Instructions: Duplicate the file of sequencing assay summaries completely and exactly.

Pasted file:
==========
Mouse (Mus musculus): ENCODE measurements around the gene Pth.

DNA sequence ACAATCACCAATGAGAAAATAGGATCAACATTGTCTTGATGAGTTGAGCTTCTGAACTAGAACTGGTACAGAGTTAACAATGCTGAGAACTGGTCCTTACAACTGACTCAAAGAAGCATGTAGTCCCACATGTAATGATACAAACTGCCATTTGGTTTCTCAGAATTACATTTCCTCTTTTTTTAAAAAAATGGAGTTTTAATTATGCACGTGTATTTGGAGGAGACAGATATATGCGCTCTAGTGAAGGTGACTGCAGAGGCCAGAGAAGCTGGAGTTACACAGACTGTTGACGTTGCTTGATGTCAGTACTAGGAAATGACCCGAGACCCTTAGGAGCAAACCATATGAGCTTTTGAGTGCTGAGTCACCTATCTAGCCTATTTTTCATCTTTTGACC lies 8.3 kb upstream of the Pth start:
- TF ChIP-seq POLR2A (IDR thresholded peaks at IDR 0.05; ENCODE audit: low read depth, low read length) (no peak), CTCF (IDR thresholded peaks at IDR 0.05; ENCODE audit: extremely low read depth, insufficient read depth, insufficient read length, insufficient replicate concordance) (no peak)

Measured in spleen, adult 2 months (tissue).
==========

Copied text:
Mouse (Mus musculus): ENCODE measurements around the gene Pth.

DNA sequence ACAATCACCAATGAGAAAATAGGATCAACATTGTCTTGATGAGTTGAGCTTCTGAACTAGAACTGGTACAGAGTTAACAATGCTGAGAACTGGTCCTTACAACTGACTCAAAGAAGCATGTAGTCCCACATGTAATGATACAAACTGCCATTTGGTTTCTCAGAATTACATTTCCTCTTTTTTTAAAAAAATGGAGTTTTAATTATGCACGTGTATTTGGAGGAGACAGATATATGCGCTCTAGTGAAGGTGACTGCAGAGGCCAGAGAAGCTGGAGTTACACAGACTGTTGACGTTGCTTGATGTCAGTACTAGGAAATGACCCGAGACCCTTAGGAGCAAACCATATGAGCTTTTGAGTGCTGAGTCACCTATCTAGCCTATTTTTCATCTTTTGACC lies 8.3 kb upstream of the Pth start:
- TF ChIP-seq POLR2A (IDR thresholded peaks at IDR 0.05; ENCODE audit: low read depth, low read length) (no peak), CTCF (IDR thresholded peaks at IDR 0.05; ENCODE audit: extremely low read depth, insufficient read depth, insufficient read length, insufficient replicate concordance) (no peak)

Measured in spleen, adult 2 months (tissue).